We’re both advocates of human and women’s rights. Could I ask again for a kind of retrospective analysis of how these issues have been perceived over time?

Sadly, I have to report that basically nothing has changed. My daughter was born in December 1970 in Starnberg, Bavaria. At the time, I thought that when she became an adult, emancipation would have been completed. She wouldn’t have to explain why she wants to study and why she wants to achieve the highest positions in employment. But there is still inequity both in terms of the gender pay gap and in female representation within top-level positions.    

I know myself how little solidarity there is amongst women, so I’m trying to change that. My goal is to bring women together from various regions both in the Czech Republic and in Germany so that they can know about each other, co-operate and support each other. I was the only woman in the Science Department in a so-called high position at the Thuringian State Parliament. And even though the President of the Parliament was a woman between 2000 and 2013, I was the only one within that department not to be promoted.  

The award was given to you for your lifetime’s work, but I know you have further plans. What new projects are you setting up?

I’m currently focusing on the best way to transfer my experience in implementing joint projects to my young colleagues. I really appreciate that young people of my children’s age are willing to co-operate with me. People usually do projects which directly affect them. For myself personally, that means focusing on the crimes of communism, and emigration. I’m also very pleased to have found many female supporters of restoring the Czech – German Women’s Discussion Forum. Within this forum, we are preparing two projects: an audio-visual project on Czech and German writers with the Czech PEN Club and the Adalbert Stifter Association. And I’m also looking forward to our joint project focused on the political and social status and situation of women in Germany and in the Czech Republic. And next year, a second conference is taking place on Czech – German – Jewish relations.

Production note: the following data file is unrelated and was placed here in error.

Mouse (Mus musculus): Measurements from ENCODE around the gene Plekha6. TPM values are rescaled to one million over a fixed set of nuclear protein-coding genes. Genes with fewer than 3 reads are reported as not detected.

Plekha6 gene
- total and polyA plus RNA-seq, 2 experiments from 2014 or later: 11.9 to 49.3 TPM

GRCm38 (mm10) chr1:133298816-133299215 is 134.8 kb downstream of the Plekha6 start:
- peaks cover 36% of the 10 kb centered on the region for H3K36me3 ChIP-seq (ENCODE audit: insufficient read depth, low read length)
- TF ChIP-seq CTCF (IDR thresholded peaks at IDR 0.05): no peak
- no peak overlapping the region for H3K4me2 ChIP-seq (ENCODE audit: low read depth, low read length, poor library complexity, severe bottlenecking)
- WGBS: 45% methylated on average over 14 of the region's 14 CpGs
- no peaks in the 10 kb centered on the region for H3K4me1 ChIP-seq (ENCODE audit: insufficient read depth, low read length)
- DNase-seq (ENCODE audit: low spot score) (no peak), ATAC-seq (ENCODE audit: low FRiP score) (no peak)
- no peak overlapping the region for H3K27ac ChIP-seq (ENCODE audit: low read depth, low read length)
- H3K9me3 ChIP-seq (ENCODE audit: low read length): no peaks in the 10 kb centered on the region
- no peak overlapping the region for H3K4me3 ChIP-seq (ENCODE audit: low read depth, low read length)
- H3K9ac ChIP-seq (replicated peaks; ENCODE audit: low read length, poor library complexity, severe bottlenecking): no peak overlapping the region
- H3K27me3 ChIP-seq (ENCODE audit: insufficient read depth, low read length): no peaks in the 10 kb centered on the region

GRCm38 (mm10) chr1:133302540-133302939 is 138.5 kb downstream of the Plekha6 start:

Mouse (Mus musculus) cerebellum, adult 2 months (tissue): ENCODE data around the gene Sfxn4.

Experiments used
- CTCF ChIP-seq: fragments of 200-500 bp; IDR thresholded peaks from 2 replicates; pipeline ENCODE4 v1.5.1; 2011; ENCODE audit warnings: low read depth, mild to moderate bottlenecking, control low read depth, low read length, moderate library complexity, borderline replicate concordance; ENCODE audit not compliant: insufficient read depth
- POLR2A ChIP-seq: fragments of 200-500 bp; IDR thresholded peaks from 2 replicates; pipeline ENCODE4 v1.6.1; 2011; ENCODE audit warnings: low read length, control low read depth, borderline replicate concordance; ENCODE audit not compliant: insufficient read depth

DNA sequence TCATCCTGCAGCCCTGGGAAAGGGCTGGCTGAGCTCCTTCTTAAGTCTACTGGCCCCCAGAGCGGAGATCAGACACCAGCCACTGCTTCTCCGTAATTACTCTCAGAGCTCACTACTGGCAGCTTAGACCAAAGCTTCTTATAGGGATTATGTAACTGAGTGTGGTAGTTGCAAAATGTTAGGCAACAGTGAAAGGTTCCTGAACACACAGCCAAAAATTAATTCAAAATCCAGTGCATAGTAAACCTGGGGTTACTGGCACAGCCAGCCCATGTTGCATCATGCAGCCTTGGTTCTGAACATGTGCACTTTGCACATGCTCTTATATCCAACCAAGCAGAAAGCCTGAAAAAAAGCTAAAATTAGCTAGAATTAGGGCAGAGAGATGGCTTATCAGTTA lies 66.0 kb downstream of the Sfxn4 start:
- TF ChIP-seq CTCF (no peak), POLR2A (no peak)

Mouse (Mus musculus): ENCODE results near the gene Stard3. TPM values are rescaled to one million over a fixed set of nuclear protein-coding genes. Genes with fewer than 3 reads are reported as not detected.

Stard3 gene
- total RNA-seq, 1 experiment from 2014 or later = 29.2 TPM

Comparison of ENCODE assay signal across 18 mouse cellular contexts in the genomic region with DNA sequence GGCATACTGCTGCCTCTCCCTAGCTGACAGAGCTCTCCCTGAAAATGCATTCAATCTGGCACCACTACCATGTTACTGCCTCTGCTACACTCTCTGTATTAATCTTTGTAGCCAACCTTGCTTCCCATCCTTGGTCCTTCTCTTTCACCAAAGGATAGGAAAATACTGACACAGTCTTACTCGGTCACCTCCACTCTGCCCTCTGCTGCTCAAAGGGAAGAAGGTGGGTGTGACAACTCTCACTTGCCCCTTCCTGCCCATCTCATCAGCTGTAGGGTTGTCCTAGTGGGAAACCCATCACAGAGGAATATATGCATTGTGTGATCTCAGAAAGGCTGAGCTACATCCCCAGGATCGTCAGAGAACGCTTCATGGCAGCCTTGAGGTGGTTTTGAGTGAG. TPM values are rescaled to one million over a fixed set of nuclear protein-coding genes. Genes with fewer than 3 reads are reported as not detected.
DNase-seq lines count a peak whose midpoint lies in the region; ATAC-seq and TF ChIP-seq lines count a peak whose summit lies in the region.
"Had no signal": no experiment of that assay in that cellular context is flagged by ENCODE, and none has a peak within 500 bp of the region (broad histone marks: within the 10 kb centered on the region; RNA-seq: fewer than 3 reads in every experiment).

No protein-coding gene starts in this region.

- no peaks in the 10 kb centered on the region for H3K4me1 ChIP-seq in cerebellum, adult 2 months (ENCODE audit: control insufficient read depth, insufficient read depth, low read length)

You live with your husband in Germany, but you regularly travel to Prague. As such you occupy a unique space for comparing our two societies. So what are the Czechs and Germans like? 

It’s complicated to compare both societies. Personally, I’ve been working on this issue for almost half a century. I take the view that there is no typical German or typical Czech society. During my first project in the Egrensis Euroregion in the second half of the 1990s called “Knowing Yourself in the Other,” our pupils soon realised how much they had in common. All that’s needed by way of explanation is to say that while the Egrensis Euroregion has been in existence since 1136, the nation states as we know them today only came about after the First World War.